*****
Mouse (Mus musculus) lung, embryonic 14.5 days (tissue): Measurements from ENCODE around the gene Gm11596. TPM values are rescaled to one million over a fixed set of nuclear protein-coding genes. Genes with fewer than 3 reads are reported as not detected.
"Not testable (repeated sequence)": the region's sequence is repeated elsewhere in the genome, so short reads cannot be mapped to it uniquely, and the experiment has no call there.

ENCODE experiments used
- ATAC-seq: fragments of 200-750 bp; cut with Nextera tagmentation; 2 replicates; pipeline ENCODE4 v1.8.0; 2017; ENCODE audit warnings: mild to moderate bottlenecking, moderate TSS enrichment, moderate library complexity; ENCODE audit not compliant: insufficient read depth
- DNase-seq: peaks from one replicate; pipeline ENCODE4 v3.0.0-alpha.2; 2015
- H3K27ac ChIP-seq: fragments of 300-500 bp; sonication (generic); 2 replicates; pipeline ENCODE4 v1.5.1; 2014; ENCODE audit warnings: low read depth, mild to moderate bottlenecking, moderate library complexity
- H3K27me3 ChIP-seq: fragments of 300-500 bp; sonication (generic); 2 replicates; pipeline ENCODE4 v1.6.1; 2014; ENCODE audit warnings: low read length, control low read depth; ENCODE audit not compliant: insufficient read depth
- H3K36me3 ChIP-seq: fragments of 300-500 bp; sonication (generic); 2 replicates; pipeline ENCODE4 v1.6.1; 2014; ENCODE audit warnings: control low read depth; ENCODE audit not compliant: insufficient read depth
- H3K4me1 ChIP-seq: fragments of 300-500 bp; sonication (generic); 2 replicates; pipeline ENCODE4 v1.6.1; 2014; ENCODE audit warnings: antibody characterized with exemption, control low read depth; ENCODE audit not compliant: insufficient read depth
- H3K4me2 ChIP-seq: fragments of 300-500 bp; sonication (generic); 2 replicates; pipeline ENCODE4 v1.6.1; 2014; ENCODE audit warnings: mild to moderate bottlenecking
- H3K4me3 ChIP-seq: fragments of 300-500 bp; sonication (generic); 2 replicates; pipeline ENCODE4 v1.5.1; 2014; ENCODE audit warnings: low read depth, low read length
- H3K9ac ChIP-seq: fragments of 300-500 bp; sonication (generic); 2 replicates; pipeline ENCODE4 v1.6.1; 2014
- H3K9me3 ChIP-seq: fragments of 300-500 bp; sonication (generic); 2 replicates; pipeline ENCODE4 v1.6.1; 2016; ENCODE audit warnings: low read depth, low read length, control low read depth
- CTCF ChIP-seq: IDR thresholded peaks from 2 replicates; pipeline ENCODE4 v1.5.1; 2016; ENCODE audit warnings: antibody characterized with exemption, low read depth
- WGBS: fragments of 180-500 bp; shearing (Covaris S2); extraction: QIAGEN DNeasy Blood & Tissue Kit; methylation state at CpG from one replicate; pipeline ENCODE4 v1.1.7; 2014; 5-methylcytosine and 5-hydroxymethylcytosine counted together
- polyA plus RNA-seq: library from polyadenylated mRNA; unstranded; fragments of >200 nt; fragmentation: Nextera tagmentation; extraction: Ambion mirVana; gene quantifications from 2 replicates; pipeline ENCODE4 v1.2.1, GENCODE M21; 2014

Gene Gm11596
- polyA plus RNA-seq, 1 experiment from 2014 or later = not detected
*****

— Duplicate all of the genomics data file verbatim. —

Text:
Mouse (Mus musculus) lung, embryonic 14.5 days (tissue): Measurements from ENCODE around the gene Gm11596. TPM values are rescaled to one million over a fixed set of nuclear protein-coding genes. Genes with fewer than 3 reads are reported as not detected.
"Not testable (repeated sequence)": the region's sequence is repeated elsewhere in the genome, so short reads cannot be mapped to it uniquely, and the experiment has no call there.

ENCODE experiments used
- ATAC-seq: fragments of 200-750 bp; cut with Nextera tagmentation; 2 replicates; pipeline ENCODE4 v1.8.0; 2017; ENCODE audit warnings: mild to moderate bottlenecking, moderate TSS enrichment, moderate library complexity; ENCODE audit not compliant: insufficient read depth
- DNase-seq: peaks from one replicate; pipeline ENCODE4 v3.0.0-alpha.2; 2015
- H3K27ac ChIP-seq: fragments of 300-500 bp; sonication (generic); 2 replicates; pipeline ENCODE4 v1.5.1; 2014; ENCODE audit warnings: low read depth, mild to moderate bottlenecking, moderate library complexity
- H3K27me3 ChIP-seq: fragments of 300-500 bp; sonication (generic); 2 replicates; pipeline ENCODE4 v1.6.1; 2014; ENCODE audit warnings: low read length, control low read depth; ENCODE audit not compliant: insufficient read depth
- H3K36me3 ChIP-seq: fragments of 300-500 bp; sonication (generic); 2 replicates; pipeline ENCODE4 v1.6.1; 2014; ENCODE audit warnings: control low read depth; ENCODE audit not compliant: insufficient read depth
- H3K4me1 ChIP-seq: fragments of 300-500 bp; sonication (generic); 2 replicates; pipeline ENCODE4 v1.6.1; 2014; ENCODE audit warnings: antibody characterized with exemption, control low read depth; ENCODE audit not compliant: insufficient read depth
- H3K4me2 ChIP-seq: fragments of 300-500 bp; sonication (generic); 2 replicates; pipeline ENCODE4 v1.6.1; 2014; ENCODE audit warnings: mild to moderate bottlenecking
- H3K4me3 ChIP-seq: fragments of 300-500 bp; sonication (generic); 2 replicates; pipeline ENCODE4 v1.5.1; 2014; ENCODE audit warnings: low read depth, low read length
- H3K9ac ChIP-seq: fragments of 300-500 bp; sonication (generic); 2 replicates; pipeline ENCODE4 v1.6.1; 2014
- H3K9me3 ChIP-seq: fragments of 300-500 bp; sonication (generic); 2 replicates; pipeline ENCODE4 v1.6.1; 2016; ENCODE audit warnings: low read depth, low read length, control low read depth
- CTCF ChIP-seq: IDR thresholded peaks from 2 replicates; pipeline ENCODE4 v1.5.1; 2016; ENCODE audit warnings: antibody characterized with exemption, low read depth
- WGBS: fragments of 180-500 bp; shearing (Covaris S2); extraction: QIAGEN DNeasy Blood & Tissue Kit; methylation state at CpG from one replicate; pipeline ENCODE4 v1.1.7; 2014; 5-methylcytosine and 5-hydroxymethylcytosine counted together
- polyA plus RNA-seq: library from polyadenylated mRNA; unstranded; fragments of >200 nt; fragmentation: Nextera tagmentation; extraction: Ambion mirVana; gene quantifications from 2 replicates; pipeline ENCODE4 v1.2.1, GENCODE M21; 2014

Gene Gm11596
- polyA plus RNA-seq, 1 experiment from 2014 or later = not detected